Our Coordinators found that the very poorest of the poor families were not ready to start a business. They needed to take care of other basic needs first. And so, the Opportunity part of the assessment (added after our 2011 SBF Conference in Kenya), asks what unique position is this group in and how might that help them start a successful business?

For example (real examples from SBF), maybe the family already has a small peanut business and they can use the grant to expand their business and become wholesalers. Or, it could be a youth recently graduated from high school who wants to earn money to save for university. Or, suddenly there is more demand for someone’s baked goods because a new school building opened in the area.

The Coordinators use the Poverty and Opportunity Assessment before choosing the new groups for each new round of funding. And this tool helps them find those people who are ready to make the big investment of time, knowledge, and energy to start or expand their business and who are not so worried about basic needs that they won’t be able to focus on the new adventure.

I hope this helps illuminate part of Spirit in Action’s Small Business Fund program for you. If you have more questions about how we work, let me know!

See also: SBF FAQs

Wisdom from Del: “Act in the Truth”

Wisdom from Del: “Act in the Truth”
school children

Boyd and Tanya with school children at the SIA Small Business Fund nursery in Manyamula Village, Malawi.

On this election day in the U.S., I post something to remind us of our core and common humanity. Del Anderson wrote the reflection below in the weeks just after September 11th, 2001, and for me it is a call to search for and hold onto that flame of hope within each of us. Where ever you are, I hope today you reclaim that “boldness, firmness, and humility to act in the truth.”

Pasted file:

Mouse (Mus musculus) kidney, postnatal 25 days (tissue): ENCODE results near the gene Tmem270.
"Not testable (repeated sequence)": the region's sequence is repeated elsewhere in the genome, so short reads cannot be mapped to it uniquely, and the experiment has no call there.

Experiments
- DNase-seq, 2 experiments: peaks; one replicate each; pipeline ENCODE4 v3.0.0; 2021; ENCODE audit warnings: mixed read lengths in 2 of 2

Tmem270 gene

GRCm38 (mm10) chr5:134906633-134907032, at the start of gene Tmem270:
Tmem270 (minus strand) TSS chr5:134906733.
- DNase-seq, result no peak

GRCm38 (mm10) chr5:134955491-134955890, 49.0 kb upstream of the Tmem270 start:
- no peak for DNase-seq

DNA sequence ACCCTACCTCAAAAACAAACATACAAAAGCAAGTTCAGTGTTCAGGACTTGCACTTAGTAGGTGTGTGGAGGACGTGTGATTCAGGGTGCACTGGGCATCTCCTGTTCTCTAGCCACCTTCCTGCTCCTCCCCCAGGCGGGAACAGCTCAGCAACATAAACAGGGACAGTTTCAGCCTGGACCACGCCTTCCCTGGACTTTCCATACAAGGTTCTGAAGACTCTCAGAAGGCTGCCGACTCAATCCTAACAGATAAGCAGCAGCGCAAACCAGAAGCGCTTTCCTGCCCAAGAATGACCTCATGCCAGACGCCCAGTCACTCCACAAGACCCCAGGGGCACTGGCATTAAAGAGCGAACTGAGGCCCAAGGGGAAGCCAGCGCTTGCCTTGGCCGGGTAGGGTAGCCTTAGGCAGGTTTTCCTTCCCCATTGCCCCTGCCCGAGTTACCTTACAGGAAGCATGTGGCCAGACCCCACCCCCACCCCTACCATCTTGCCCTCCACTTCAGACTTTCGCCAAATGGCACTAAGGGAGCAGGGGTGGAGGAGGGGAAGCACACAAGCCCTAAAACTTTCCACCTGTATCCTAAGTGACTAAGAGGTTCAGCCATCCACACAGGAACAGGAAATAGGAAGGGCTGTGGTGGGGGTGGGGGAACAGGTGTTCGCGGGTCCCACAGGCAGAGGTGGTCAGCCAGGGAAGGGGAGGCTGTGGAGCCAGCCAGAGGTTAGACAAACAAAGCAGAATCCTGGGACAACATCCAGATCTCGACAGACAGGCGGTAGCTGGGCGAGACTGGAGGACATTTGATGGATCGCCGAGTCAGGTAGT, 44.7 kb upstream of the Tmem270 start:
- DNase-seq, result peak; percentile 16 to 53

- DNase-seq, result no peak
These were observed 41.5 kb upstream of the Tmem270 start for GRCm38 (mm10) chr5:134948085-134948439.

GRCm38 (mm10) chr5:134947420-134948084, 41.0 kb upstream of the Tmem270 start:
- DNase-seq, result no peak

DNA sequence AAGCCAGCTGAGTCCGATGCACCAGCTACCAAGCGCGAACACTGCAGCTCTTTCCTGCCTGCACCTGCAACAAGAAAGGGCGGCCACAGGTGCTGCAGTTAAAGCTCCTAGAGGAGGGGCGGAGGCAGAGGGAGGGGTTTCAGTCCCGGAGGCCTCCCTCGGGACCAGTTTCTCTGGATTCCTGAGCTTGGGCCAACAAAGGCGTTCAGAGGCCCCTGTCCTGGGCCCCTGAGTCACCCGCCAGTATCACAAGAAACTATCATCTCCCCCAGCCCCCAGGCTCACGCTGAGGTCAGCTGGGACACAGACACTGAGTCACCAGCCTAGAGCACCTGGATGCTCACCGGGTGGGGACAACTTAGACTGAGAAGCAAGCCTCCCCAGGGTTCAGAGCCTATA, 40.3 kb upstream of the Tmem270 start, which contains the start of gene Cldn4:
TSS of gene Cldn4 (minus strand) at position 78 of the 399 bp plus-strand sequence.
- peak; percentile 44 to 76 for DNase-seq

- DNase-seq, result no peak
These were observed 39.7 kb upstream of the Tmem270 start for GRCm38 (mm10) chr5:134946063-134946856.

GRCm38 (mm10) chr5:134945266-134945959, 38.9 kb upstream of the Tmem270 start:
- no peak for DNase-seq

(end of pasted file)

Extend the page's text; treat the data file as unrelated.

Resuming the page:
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This is a difficult moment in which to write. The September 11th bombings seemed to further destroy the hopes of humankind and the building of peace, as the gulf seems to widen daily between peoples.

Using violence, and killing people to prove that it is wrong to kill people, has also proven futile through all of the history of civilization. Throughout history, force has resulted in more and violence. Such response breeds defeatism, fear and despair.

I believe that humans, as transcendent creations of God, have within them the Spirit of God and the capacity to participate in, with, and through our Creator God.

A mix of footprints and bike tracks on the dusty road in Manyamula Village, Malawi.

A mix of footprints and bike tracks on the dusty road in Manyamula Village, Malawi.

Our responsibility is not to lose our willingness to seek the truth and the boldness, firmness, and humility to act in the truth. As we hold fast to this consciousness, we cannot despair.

Great ideas may often be expressed in simple words such as, “All humankind are brothers and sisters from the same Creator.” We are not here by chance, but as an individualization of God and in union with our Creator and each other.

We each are unique and distinct, one of a kind. We lack nothing and are here to fulfill God’s special purpose through each of us for this generation. What a glorious, sacred, holy privilege and responsibility. Let us realize we are needed and important.

The time of decision is now.

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Del ends with this prayer, which he used in the mornings and evenings. He adapted it from John Greenleaf Whittier’s “The Brewing of Soma”:

Drop thy still dews of quietness
Till all my strivings cease;
Take from my soul
The strain and stress,
And let the Christ within express
The beauty of thy peace.

Click here for more inspiration from Del.